Six months on and Windows 7 is driving uptake of 64-bit computing

Today marks the six month anniversary of the launch of Windows 7 on October 22, 2009. Six months on and Windows 7 is a winner for Microsoft. Some organizations are also claiming the success of Windows 7 has seen a massive uptake of 64-bit computing.

Microsoft's success with Windows 7 began before the product was even widely available. Released in October 2009, the operating system has received praise from consumers, businesses and the media. In November 2009, Windows 7 managed to surpass Apple's Snow Leopard market share in just two weeks. In early February it was revealed that Windows 7 had reached 10% market share in just three months. To further cement its success, Microsoft announced that Windows 7 is the fastest selling operating system in history, selling over 90 million licenses to date. The company is projected to sell 300 million by the end of 2010, a goal that Microsoft could easily achieve.

Greg Lambert, Chief Technical Architect at ChangeBASE AOK, works with big enterprise businesses and supports their Windows 7 migration plans. Lambert claims there are two big drivers for the uptake-levels of Windows 7; the first being ease and speed of migration and the second is the ability to future proof management of applications. “We have also seen that Windows 7 is driving the wide-scale take-up of 64-bit computing. Many of our customers are worried that they will have application compatibility problems with an upgrade to a 64-bit environment. However after analysing their application estate they realise these issues can be automatically addressed which means they can opt for the more powerful 64-bit option," Lambert said in a statement to Neowin.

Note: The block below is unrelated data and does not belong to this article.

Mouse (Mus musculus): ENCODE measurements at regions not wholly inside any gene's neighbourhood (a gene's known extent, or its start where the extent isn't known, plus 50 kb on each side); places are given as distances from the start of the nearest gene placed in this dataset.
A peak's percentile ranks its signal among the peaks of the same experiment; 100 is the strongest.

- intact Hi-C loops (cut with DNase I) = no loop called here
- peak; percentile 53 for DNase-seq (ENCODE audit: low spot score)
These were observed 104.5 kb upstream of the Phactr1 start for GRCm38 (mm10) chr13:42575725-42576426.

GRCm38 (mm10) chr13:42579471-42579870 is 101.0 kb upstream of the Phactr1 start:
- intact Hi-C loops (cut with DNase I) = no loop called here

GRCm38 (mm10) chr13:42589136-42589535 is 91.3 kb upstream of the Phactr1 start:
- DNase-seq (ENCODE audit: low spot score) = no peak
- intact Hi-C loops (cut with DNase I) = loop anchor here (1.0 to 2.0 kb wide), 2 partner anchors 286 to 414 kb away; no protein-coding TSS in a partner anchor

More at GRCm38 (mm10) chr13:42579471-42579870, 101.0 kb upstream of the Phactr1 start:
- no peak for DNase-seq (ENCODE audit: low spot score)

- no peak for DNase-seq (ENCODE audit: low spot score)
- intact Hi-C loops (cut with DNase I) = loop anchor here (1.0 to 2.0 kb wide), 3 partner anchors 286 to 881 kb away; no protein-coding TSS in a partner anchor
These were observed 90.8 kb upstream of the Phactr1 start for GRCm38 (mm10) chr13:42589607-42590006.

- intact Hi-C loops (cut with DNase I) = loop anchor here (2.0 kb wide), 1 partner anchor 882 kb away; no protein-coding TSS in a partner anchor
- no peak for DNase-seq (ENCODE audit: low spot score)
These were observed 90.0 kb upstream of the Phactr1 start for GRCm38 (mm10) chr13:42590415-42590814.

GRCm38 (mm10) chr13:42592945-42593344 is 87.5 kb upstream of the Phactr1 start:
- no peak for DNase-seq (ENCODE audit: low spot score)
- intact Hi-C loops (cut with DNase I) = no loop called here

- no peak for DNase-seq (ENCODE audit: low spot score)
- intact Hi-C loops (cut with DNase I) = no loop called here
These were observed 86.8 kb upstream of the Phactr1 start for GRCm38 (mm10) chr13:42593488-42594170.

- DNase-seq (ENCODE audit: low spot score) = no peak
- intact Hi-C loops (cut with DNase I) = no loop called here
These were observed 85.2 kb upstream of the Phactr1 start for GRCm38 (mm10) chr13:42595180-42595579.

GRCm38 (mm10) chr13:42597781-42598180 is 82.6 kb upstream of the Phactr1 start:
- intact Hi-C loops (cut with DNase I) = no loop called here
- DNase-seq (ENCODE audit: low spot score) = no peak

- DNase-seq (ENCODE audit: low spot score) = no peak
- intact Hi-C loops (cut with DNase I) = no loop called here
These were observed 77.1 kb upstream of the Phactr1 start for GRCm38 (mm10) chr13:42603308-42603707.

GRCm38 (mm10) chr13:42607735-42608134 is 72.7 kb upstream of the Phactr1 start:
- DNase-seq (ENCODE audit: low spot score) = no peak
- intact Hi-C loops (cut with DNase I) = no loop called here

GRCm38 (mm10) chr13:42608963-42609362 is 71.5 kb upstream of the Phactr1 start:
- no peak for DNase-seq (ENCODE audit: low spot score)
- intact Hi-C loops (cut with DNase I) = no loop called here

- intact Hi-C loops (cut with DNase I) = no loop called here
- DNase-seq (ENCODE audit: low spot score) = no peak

According to ChangeBASE's research, conducted with senior IT decision makers, more than 65% of businesses hoped to migrated to Windows 7 within 12 months of its release. Over 50% of those migrating will be choosing the 64-bit route. The large uptake of the 64-bit option will please the Windows team at Microsoft and may be a stepping stone to the end of life for Microsoft's 32-bit Windows operating system. Microsoft phased out 32-bit Server operating systems after the release of Windows Server 2008.

Screenshots of a Windows 7 post RTM build showed up on the web in February, fueling speculation that Microsoft is compiling early Windows 8 builds. The successor to Windows 7 is expected to be available in 2011. An ex-Microsoft worker penned July 2011 as the RTM date for Windows 8.

Microsoft is currently readying its first Service Pack for Windows 7. A beta version is expected in June with a public release in September this year.

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